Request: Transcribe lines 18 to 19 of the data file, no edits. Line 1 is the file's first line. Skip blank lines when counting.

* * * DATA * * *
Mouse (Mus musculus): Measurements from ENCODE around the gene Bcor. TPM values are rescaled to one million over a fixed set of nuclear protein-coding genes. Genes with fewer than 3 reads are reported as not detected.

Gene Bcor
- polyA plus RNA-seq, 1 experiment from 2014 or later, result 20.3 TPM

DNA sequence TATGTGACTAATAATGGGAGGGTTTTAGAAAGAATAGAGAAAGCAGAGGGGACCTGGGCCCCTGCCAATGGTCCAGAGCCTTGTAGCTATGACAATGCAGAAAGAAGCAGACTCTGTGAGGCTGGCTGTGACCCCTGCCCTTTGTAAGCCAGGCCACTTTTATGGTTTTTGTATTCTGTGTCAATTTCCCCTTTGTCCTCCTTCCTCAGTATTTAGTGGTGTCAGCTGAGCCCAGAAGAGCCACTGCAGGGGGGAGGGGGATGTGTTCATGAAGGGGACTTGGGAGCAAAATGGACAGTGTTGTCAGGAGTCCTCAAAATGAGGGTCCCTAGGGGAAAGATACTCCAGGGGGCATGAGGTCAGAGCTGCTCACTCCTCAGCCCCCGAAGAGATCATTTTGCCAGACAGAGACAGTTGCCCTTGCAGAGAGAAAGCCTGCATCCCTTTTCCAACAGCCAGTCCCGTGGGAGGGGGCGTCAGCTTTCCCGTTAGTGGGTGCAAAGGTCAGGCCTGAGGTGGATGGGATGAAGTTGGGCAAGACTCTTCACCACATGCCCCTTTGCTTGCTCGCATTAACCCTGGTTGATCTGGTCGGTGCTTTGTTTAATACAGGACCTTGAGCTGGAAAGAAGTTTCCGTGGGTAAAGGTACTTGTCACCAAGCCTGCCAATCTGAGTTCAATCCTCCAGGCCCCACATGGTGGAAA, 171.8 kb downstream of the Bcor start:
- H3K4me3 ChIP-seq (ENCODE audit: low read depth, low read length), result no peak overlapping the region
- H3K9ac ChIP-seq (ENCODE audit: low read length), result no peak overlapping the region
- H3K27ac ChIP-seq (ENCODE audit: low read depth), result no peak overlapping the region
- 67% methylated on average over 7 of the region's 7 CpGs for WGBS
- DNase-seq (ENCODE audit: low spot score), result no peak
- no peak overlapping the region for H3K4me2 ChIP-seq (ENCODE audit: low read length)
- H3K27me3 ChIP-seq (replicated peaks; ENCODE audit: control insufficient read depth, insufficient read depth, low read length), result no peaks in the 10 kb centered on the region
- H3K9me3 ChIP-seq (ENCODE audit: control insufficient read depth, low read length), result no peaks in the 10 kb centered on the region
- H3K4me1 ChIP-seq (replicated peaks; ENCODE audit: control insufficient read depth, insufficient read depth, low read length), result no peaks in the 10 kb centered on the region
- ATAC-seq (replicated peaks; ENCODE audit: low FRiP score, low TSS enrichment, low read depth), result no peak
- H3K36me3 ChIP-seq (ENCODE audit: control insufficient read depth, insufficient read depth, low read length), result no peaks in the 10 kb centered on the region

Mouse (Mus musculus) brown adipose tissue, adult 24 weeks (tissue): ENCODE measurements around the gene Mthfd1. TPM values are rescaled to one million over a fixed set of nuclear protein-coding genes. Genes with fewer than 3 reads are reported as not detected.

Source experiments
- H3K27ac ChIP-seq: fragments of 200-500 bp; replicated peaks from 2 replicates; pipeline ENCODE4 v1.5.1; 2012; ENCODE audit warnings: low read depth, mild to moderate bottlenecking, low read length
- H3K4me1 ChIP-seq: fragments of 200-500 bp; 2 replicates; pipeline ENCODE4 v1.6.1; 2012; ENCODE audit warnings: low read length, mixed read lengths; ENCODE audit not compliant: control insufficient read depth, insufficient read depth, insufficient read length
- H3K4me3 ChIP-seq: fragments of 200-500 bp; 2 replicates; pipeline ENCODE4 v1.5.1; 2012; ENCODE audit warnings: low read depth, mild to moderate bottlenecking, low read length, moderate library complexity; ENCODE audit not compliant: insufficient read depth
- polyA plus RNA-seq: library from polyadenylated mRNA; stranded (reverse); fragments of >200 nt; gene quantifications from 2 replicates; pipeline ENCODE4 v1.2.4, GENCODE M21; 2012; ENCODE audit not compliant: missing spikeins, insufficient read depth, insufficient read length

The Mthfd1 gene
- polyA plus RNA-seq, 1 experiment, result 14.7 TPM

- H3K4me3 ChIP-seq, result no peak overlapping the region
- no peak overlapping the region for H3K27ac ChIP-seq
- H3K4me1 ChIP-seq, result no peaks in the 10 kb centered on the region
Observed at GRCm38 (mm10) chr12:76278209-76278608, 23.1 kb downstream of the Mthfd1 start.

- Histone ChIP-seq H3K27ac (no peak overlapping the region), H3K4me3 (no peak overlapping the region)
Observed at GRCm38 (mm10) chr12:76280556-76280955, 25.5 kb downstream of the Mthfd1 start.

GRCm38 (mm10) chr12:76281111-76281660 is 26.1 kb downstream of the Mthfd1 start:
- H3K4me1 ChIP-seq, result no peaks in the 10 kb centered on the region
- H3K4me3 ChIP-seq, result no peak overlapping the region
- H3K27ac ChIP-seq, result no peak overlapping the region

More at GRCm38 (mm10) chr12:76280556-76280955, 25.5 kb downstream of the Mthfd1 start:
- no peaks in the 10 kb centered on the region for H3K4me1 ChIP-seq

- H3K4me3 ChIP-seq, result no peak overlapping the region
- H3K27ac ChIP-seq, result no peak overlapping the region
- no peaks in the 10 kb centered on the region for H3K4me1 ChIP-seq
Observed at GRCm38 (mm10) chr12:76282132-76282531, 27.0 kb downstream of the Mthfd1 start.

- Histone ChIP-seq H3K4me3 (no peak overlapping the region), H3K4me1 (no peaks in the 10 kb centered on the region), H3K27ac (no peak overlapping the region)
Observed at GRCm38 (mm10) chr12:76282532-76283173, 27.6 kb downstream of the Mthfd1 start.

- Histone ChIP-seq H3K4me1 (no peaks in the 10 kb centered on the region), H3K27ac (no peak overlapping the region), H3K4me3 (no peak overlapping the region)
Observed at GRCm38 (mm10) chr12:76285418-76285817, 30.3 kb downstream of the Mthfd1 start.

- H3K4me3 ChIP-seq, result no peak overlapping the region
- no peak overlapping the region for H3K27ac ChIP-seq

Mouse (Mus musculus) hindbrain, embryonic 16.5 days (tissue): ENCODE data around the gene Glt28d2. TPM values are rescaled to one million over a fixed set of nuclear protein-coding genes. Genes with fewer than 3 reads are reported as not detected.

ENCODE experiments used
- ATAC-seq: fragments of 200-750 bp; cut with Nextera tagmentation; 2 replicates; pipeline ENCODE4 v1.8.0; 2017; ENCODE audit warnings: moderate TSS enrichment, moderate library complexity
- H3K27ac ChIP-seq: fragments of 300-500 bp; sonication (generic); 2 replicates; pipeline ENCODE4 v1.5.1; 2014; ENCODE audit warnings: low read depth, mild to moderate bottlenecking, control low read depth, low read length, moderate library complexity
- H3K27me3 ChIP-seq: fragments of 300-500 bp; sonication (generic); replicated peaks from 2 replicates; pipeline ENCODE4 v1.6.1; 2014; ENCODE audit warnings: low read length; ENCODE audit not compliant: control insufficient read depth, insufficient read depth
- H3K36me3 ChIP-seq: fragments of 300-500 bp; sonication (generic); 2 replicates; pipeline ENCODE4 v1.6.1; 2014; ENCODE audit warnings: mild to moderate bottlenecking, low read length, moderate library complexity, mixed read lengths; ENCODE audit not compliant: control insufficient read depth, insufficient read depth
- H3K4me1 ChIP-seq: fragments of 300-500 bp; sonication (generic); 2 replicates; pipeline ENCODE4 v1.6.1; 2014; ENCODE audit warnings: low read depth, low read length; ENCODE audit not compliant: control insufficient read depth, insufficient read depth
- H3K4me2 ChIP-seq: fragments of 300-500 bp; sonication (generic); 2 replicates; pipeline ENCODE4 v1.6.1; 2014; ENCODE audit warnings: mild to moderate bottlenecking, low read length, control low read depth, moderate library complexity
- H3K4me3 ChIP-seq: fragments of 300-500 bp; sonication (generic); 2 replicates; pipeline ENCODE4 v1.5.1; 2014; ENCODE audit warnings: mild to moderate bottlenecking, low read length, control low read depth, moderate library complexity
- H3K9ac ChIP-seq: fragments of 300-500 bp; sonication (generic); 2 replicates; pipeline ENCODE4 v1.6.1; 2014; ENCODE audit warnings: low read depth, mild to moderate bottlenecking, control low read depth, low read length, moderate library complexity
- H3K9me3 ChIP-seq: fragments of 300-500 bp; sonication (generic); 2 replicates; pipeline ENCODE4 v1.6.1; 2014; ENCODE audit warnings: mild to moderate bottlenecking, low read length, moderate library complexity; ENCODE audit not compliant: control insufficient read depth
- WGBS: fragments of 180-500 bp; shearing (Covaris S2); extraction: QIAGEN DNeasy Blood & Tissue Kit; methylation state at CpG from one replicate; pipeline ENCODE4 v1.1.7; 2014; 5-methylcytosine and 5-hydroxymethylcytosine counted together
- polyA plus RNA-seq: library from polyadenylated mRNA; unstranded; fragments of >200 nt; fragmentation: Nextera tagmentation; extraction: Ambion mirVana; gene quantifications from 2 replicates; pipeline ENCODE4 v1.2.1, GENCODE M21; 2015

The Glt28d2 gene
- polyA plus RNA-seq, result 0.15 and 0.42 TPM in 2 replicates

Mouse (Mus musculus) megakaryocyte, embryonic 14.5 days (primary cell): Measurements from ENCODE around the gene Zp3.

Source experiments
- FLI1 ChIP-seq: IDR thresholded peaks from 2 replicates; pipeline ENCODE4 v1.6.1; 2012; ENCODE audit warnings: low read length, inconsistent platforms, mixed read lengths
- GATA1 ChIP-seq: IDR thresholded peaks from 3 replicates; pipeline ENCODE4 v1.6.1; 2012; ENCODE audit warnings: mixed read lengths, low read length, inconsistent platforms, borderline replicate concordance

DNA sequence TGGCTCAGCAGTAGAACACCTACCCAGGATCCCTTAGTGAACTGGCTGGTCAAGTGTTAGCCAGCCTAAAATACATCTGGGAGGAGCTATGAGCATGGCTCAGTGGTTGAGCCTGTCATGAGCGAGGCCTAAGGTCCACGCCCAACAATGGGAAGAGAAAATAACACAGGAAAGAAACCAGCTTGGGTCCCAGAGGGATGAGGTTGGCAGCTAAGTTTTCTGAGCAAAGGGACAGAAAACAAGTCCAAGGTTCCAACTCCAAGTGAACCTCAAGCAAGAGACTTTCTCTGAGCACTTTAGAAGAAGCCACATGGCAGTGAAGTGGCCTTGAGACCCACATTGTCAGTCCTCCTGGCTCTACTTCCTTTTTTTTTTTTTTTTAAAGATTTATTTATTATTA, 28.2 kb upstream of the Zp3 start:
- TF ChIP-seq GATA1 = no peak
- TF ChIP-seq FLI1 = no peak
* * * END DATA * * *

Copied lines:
- H3K27ac ChIP-seq: fragments of 200-500 bp; replicated peaks from 2 replicates; pipeline ENCODE4 v1.5.1; 2012; ENCODE audit warnings: low read depth, mild to moderate bottlenecking, low read length
- H3K4me1 ChIP-seq: fragments of 200-500 bp; 2 replicates; pipeline ENCODE4 v1.6.1; 2012; ENCODE audit warnings: low read length, mixed read lengths; ENCODE audit not compliant: control insufficient read depth, insufficient read depth, insufficient read length